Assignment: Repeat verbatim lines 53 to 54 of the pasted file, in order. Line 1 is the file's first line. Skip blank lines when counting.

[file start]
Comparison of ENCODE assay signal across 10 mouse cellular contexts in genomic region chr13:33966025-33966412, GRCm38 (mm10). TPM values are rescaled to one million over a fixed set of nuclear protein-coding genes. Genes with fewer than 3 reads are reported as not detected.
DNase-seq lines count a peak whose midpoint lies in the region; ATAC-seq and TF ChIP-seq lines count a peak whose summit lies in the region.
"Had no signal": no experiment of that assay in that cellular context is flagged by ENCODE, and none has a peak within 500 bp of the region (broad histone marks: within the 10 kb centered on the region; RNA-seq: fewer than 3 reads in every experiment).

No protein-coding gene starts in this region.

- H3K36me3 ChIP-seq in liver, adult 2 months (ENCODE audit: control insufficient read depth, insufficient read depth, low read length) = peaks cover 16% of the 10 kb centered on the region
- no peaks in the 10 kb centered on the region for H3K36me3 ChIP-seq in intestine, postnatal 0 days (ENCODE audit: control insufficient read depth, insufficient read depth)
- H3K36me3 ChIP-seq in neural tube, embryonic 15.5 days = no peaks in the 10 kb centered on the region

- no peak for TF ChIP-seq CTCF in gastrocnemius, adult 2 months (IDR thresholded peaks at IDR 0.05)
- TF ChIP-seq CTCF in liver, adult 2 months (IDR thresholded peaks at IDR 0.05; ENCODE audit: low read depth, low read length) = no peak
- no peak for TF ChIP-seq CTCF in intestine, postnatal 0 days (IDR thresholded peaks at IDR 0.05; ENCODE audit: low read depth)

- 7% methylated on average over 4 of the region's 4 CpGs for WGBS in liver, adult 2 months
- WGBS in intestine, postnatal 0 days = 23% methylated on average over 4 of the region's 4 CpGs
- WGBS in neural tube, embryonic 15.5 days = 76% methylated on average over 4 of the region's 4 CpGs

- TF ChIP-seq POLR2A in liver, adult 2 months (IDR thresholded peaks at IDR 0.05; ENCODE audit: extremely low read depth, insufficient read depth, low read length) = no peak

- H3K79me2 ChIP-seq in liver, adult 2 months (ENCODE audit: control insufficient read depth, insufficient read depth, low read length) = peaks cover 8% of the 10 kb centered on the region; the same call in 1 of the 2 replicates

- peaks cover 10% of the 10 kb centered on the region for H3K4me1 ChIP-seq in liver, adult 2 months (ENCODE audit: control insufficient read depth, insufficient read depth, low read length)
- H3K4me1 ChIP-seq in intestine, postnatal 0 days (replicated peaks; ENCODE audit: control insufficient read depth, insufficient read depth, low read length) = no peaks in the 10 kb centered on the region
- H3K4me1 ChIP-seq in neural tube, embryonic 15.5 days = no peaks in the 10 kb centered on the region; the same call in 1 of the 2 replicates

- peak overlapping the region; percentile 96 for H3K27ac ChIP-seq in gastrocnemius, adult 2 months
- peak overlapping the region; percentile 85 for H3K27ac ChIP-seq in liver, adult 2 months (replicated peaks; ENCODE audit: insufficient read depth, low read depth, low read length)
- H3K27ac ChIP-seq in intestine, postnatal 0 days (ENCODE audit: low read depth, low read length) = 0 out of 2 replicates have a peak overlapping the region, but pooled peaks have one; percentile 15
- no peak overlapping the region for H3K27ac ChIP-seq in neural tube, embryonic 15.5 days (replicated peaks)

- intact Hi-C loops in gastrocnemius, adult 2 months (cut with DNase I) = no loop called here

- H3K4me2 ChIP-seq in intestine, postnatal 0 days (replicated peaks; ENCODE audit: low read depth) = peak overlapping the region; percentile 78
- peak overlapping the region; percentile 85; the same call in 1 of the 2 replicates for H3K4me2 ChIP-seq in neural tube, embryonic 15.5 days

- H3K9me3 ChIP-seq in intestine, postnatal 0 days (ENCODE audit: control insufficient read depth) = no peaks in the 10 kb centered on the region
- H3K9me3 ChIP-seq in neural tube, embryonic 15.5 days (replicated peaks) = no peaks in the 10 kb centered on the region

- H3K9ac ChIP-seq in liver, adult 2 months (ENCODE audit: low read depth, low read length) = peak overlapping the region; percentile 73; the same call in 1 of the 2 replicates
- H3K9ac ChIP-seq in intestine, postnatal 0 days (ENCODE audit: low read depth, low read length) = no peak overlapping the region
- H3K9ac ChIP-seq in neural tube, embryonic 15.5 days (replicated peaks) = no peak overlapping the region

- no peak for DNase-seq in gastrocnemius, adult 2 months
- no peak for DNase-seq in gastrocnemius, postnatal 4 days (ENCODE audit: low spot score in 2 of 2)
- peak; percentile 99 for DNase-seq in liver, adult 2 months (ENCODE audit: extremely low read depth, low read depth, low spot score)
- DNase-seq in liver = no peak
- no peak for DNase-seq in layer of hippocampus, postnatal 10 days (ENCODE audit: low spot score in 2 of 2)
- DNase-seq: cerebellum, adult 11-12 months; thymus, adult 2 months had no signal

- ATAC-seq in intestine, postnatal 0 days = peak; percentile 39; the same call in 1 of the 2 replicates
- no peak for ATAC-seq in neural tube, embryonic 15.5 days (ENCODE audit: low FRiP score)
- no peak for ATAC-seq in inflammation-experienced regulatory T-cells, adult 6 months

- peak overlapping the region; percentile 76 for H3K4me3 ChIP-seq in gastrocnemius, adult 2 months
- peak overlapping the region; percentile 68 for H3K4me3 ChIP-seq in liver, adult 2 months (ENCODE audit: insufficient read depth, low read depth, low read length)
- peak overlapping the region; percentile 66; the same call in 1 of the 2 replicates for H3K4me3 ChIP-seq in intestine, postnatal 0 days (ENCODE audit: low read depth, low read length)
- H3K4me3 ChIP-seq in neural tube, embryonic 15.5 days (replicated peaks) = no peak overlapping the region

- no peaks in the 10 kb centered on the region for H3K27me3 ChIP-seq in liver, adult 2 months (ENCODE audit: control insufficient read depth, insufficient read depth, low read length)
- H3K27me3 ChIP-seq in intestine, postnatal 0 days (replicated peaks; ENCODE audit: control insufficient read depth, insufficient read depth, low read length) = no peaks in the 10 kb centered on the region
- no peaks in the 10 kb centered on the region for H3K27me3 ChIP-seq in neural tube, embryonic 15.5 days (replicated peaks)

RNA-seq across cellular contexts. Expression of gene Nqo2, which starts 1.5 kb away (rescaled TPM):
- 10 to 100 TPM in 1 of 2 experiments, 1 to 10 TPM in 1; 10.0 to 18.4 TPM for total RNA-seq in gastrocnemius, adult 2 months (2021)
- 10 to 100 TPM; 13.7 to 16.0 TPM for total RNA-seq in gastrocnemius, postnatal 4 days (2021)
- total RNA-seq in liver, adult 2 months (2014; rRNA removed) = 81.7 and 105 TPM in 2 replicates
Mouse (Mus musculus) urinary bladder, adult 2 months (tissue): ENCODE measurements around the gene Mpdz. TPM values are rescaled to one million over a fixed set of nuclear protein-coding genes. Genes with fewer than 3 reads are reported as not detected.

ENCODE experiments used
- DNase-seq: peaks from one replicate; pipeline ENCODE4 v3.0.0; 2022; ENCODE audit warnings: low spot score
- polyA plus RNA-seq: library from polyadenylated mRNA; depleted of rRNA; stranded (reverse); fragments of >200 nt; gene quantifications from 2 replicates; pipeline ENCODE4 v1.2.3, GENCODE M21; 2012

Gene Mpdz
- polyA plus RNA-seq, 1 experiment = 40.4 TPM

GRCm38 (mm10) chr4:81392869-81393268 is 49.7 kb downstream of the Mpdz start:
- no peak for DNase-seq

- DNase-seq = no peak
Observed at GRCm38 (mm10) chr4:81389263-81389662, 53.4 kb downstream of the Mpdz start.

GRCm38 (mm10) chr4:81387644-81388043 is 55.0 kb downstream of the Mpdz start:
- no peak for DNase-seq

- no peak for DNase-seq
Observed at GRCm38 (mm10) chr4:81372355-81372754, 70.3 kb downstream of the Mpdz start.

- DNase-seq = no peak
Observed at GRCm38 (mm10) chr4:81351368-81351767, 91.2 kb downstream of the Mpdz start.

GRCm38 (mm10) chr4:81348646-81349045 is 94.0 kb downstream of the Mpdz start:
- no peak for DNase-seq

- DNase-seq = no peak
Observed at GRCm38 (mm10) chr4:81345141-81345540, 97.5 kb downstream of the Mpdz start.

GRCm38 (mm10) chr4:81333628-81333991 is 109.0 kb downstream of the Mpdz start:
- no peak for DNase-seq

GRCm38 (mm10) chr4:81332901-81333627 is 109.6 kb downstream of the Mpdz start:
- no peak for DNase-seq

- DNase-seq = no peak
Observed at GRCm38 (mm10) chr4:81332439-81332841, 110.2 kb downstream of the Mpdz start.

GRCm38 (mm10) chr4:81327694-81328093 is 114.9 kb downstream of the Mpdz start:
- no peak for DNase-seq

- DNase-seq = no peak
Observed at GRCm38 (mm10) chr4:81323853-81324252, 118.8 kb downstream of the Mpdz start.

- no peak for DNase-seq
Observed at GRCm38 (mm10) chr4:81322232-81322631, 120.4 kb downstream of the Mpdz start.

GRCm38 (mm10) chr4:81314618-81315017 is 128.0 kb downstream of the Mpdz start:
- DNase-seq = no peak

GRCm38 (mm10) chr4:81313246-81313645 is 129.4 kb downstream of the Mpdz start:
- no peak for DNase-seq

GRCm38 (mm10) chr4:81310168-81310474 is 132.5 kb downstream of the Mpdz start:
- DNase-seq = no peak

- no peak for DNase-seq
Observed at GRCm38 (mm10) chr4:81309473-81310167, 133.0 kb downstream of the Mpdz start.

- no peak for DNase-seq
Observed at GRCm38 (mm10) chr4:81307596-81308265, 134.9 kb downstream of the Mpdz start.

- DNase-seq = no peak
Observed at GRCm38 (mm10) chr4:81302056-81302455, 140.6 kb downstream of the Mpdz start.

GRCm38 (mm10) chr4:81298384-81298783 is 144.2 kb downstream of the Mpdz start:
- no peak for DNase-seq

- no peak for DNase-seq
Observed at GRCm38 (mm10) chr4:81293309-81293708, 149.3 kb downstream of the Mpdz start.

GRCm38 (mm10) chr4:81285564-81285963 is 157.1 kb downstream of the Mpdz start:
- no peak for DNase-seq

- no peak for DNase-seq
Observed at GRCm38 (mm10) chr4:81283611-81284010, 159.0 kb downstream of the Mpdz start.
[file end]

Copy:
- DNase-seq: peaks from one replicate; pipeline ENCODE4 v3.0.0; 2022; ENCODE audit warnings: low spot score
- polyA plus RNA-seq: library from polyadenylated mRNA; depleted of rRNA; stranded (reverse); fragments of >200 nt; gene quantifications from 2 replicates; pipeline ENCODE4 v1.2.3, GENCODE M21; 2012